What Temperature is Your Ornamental Grass?
By Kerry Ann Mendez
Ornamental grasses are divided into two temperature categories: cool season and warm season. Do you know the differences between these grasses? Your answer might be "who cares?" I suggest knowing this information will help with their care, placement and creating more beautiful landscapes.
Cool vs. Warm
Cool season grasses jump start fresh growth in early spring, despite cooler air and soil temperatures. Many are semi-evergreen and never truly go dormant. Cool season grasses mature quickly and typically begin "flowering" in June, unlike warm season grasses that lay dormant (evidenced by ugly brown, straw-like blades) until late spring and then begin flowering mid to late summer. Cool season grasses don't grow as tall as their warmer cousins, some of which can reach 15 feet. Feather Reed Grass (Calamagrostis) is the tallest cool grass, reaching between 4 to 5 feet in height. The majority of cool season grasses are much shorter and more similar to Blue Fescue 'Elijah Blue' (8-10").
When To Divide
Cool season grasses should be divided in spring while in active growth. Warm season grasses should never be divided when in flower, especially in fall. This is when they begin dormancy and are less able to handle transplant shock and new root development. Wait until they break dormancy in late spring and then do the deed. In general, warm season grasses don't need to be divided as often as cool season varieties.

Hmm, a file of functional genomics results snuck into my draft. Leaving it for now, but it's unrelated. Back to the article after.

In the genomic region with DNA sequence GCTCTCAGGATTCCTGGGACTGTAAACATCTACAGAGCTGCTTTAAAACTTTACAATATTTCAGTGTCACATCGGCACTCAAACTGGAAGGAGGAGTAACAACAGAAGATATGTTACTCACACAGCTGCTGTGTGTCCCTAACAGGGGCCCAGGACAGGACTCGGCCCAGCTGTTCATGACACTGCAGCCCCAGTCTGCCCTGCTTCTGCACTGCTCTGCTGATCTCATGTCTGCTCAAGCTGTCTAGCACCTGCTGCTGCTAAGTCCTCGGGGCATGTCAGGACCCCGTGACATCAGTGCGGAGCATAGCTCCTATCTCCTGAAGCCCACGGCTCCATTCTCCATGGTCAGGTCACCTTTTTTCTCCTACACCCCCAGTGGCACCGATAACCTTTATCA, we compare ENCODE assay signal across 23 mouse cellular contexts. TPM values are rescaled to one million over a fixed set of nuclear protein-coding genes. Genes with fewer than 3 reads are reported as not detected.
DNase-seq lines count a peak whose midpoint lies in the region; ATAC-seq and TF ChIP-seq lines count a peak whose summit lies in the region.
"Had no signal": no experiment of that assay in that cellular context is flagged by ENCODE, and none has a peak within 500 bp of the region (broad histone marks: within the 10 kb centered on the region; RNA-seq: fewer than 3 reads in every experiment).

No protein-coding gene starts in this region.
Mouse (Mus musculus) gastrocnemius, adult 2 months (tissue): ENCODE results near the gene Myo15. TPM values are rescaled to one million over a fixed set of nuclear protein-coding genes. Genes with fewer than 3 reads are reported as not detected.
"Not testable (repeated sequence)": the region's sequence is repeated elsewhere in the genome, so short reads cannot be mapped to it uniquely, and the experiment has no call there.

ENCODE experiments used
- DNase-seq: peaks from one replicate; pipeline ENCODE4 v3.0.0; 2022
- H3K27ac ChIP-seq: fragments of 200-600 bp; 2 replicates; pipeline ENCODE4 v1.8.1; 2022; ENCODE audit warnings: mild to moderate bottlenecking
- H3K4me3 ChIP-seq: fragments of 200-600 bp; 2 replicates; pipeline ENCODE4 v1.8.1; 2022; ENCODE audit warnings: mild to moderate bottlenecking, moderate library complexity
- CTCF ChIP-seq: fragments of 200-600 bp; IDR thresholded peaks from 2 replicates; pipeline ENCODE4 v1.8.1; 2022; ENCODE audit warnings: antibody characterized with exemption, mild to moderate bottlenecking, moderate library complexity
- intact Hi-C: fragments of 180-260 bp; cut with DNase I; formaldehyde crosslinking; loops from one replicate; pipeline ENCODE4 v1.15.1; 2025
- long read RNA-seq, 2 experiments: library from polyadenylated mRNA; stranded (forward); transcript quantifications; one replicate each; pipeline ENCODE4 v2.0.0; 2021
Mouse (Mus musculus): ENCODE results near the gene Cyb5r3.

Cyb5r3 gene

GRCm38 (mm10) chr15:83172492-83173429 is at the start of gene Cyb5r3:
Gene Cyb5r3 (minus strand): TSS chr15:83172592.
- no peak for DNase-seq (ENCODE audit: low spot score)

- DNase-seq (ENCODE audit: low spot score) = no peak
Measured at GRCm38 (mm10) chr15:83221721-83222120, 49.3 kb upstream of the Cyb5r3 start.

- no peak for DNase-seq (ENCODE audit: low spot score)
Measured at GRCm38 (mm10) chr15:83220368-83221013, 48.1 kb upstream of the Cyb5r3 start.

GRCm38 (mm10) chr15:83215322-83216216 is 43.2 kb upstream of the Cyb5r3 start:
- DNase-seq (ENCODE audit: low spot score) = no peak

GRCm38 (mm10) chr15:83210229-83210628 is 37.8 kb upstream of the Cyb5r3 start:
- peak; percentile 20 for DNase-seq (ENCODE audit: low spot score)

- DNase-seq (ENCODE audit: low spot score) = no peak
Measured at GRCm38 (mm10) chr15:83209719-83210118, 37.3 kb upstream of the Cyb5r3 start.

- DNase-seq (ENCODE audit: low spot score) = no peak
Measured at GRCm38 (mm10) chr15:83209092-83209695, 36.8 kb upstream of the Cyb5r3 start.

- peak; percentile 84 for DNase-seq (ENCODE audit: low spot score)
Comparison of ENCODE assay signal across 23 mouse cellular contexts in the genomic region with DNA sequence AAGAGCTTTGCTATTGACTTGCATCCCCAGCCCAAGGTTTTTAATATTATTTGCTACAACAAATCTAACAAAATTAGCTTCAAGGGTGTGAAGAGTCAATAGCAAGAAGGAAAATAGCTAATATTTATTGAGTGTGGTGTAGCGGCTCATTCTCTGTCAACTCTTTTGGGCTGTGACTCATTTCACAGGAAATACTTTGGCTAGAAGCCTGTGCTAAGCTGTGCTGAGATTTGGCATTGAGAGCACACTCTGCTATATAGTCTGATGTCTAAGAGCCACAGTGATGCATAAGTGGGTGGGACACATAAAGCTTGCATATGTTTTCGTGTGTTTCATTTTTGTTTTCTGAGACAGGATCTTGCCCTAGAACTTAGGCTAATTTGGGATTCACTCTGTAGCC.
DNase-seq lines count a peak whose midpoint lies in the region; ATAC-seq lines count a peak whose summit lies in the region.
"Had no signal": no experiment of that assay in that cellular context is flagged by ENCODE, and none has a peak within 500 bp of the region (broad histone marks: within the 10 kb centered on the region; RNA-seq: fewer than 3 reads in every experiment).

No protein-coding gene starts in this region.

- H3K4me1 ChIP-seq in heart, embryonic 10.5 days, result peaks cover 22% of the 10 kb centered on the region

Because cool season grasses are shorter in stature, they are best placed towards the front of a garden. These grasses make wonderful companion plants for spring blooming bulbs. When bulbs start to go dormant, the lush grass will screen ratty looking foliage. Warm season grasses look best viewed from a distance and are ideally sited where they are backlit by the sun.
Cut back warm season grasses in late winter or early spring, pruning them to within inches of the ground. Cool season grasses rarely need pruning – simply remove brown blades by running your fingers (or a small rake) through the clump. Feather Reed Grass is an exception; whack it to the ground in late winter.
Some cool season grasses include Blue Fescue (Festuca), Feather Reed Grass (Calamagrostis) and Tufted Hair Grass (Deschampsia). Warm season beauties include Switch Grass (Panicum), Fountain Grass (Pennisetum), Maiden Grass (Miscanthus) and Hakone Grass (Hakonechloa).
About the Author
KERRY ANN MENDEZ is an award-winning garden educator, author and design consultant based in southern Maine. Her latest book is The Budget-Wise Gardener. You'll now find her at Estabrook's consulting on garden design, answering your gardening questions and much more. Plus, check out her Garden Webinar series for more tips and tricks.